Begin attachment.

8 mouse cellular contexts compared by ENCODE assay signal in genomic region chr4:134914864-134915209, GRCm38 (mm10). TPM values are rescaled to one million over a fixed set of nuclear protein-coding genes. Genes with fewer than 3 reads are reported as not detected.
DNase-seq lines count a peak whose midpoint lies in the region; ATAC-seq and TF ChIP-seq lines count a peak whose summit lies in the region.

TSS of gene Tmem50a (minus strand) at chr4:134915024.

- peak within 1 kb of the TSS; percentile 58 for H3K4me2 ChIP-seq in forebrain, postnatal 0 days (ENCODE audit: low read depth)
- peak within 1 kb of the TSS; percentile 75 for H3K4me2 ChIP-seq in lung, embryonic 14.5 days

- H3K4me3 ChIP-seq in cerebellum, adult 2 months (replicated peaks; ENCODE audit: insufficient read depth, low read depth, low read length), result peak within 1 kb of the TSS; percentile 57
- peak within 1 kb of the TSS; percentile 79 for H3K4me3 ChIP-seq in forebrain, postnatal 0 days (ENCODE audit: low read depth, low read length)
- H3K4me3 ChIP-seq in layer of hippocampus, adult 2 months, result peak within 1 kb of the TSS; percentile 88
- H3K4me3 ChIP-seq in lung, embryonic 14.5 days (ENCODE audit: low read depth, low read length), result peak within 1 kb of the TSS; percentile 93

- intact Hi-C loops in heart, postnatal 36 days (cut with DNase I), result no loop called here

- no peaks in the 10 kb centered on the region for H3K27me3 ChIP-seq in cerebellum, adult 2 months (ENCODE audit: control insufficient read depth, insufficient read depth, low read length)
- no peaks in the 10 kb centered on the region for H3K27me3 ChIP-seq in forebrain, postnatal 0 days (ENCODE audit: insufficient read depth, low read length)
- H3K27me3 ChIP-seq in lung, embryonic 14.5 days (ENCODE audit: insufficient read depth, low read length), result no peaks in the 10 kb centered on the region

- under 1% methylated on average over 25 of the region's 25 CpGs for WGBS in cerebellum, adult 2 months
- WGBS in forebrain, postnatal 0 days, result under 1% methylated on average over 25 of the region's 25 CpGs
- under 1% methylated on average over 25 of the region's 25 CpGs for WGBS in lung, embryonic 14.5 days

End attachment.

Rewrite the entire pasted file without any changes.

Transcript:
8 mouse cellular contexts compared by ENCODE assay signal in genomic region chr4:134914864-134915209, GRCm38 (mm10). TPM values are rescaled to one million over a fixed set of nuclear protein-coding genes. Genes with fewer than 3 reads are reported as not detected.
DNase-seq lines count a peak whose midpoint lies in the region; ATAC-seq and TF ChIP-seq lines count a peak whose summit lies in the region.

TSS of gene Tmem50a (minus strand) at chr4:134915024.

- peak within 1 kb of the TSS; percentile 58 for H3K4me2 ChIP-seq in forebrain, postnatal 0 days (ENCODE audit: low read depth)
- peak within 1 kb of the TSS; percentile 75 for H3K4me2 ChIP-seq in lung, embryonic 14.5 days

- H3K4me3 ChIP-seq in cerebellum, adult 2 months (replicated peaks; ENCODE audit: insufficient read depth, low read depth, low read length), result peak within 1 kb of the TSS; percentile 57
- peak within 1 kb of the TSS; percentile 79 for H3K4me3 ChIP-seq in forebrain, postnatal 0 days (ENCODE audit: low read depth, low read length)
- H3K4me3 ChIP-seq in layer of hippocampus, adult 2 months, result peak within 1 kb of the TSS; percentile 88
- H3K4me3 ChIP-seq in lung, embryonic 14.5 days (ENCODE audit: low read depth, low read length), result peak within 1 kb of the TSS; percentile 93

- intact Hi-C loops in heart, postnatal 36 days (cut with DNase I), result no loop called here

- no peaks in the 10 kb centered on the region for H3K27me3 ChIP-seq in cerebellum, adult 2 months (ENCODE audit: control insufficient read depth, insufficient read depth, low read length)
- no peaks in the 10 kb centered on the region for H3K27me3 ChIP-seq in forebrain, postnatal 0 days (ENCODE audit: insufficient read depth, low read length)
- H3K27me3 ChIP-seq in lung, embryonic 14.5 days (ENCODE audit: insufficient read depth, low read length), result no peaks in the 10 kb centered on the region

- under 1% methylated on average over 25 of the region's 25 CpGs for WGBS in cerebellum, adult 2 months
- WGBS in forebrain, postnatal 0 days, result under 1% methylated on average over 25 of the region's 25 CpGs
- under 1% methylated on average over 25 of the region's 25 CpGs for WGBS in lung, embryonic 14.5 days